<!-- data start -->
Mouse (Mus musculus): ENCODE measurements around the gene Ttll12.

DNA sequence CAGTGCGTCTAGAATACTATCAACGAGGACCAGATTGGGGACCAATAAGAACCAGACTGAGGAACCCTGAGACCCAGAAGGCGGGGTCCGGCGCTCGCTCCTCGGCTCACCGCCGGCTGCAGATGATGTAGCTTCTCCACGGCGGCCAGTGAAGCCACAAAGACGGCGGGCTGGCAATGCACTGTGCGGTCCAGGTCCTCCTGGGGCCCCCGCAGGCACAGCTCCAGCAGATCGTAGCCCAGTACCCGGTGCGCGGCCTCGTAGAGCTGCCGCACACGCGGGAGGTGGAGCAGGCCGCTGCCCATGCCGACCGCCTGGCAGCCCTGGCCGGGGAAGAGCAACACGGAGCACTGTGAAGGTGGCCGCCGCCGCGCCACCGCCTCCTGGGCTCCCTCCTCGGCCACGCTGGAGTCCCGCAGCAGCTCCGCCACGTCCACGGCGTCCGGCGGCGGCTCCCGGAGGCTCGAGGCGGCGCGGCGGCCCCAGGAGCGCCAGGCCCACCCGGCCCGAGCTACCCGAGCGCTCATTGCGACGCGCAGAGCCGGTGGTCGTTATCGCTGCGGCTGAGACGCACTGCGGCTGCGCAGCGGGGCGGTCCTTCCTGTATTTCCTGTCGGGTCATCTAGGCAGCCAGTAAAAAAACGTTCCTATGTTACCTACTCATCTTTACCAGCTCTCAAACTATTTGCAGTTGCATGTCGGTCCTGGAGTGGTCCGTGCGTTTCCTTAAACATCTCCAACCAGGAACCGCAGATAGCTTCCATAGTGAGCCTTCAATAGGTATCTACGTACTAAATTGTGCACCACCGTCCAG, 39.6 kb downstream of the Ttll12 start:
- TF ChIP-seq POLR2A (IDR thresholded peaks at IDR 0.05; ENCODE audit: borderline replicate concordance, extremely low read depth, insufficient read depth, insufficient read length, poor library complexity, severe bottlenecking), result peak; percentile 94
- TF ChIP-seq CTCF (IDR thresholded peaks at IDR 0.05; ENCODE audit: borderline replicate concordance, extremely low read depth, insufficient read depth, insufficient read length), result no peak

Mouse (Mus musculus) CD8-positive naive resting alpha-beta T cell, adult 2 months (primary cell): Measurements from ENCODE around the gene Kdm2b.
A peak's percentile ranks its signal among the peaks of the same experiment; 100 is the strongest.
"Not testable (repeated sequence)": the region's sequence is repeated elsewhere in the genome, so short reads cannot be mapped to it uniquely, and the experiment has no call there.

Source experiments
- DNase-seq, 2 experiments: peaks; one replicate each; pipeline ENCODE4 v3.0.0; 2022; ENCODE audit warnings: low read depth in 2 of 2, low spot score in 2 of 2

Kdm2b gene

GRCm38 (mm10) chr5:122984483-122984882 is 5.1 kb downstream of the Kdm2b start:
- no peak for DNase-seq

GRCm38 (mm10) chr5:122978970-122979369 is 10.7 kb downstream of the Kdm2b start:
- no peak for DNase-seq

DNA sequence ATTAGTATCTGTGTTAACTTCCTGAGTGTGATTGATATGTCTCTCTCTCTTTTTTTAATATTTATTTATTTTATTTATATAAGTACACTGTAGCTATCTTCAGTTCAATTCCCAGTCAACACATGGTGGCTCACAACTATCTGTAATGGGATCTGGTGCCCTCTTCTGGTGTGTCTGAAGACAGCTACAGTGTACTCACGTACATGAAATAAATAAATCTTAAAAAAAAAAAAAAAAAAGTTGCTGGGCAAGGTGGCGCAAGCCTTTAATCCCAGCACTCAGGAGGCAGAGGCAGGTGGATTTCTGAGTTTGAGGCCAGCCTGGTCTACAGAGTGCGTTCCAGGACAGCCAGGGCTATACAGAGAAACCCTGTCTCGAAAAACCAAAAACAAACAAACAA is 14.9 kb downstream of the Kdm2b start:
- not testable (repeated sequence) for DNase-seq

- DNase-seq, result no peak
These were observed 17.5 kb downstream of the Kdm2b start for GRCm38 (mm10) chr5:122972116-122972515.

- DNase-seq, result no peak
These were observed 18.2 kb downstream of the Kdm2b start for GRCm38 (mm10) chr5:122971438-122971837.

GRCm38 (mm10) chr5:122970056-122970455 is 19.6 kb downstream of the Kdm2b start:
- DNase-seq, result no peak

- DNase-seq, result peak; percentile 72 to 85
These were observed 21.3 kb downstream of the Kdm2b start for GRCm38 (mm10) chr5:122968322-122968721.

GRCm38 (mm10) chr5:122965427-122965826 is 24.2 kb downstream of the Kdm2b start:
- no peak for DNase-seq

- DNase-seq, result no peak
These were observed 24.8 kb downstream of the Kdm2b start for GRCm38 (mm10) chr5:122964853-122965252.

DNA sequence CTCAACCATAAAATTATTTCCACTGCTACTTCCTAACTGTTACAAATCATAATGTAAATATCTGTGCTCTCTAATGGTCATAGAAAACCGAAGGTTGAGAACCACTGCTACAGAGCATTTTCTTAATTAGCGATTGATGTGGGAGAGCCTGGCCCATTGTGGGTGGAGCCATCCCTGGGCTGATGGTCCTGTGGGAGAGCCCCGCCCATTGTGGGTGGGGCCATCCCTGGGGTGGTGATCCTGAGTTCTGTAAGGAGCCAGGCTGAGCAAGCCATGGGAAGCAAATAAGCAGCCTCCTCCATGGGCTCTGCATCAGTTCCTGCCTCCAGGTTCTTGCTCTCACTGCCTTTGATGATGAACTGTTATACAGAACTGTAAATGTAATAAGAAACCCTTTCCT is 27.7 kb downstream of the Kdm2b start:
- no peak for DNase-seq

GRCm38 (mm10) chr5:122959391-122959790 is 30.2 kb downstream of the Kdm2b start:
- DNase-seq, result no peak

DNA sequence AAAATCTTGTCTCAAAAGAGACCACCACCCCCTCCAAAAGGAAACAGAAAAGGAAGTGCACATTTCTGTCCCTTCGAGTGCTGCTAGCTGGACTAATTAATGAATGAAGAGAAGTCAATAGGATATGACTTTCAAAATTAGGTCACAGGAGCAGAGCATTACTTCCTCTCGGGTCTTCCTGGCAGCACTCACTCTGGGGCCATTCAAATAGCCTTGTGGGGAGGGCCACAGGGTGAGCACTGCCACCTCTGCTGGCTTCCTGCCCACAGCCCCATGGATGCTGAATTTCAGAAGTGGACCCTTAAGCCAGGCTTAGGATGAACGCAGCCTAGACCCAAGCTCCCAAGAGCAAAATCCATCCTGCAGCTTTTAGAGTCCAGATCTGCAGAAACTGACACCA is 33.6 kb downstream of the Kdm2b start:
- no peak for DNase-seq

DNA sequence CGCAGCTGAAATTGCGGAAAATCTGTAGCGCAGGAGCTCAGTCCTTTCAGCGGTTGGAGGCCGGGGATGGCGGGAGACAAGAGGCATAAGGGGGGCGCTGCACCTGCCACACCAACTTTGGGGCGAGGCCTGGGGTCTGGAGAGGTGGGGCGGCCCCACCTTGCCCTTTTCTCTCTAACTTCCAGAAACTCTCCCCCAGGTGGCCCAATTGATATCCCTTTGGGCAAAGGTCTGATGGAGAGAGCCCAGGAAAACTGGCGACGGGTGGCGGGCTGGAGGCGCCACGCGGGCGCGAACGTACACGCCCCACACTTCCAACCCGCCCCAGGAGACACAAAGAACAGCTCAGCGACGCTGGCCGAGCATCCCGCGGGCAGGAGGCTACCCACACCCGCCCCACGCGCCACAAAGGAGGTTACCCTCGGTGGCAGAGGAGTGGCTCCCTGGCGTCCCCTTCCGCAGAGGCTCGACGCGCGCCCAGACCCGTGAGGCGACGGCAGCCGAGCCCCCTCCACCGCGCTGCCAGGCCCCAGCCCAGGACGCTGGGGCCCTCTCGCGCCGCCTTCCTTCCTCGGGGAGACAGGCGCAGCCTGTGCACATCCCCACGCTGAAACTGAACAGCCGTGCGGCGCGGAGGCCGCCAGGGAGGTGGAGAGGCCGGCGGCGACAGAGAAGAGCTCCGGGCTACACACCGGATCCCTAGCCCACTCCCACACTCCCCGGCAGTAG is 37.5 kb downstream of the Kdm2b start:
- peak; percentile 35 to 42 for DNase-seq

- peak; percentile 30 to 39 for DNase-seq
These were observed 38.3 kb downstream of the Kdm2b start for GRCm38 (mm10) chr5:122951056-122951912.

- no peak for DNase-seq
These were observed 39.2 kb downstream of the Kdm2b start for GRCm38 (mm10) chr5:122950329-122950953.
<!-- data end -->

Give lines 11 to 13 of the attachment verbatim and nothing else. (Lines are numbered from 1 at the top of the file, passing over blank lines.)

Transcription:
GRCm38 (mm10) chr5:122984483-122984882 is 5.1 kb downstream of the Kdm2b start:
- no peak for DNase-seq

GRCm38 (mm10) chr5:122978970-122979369 is 10.7 kb downstream of the Kdm2b start: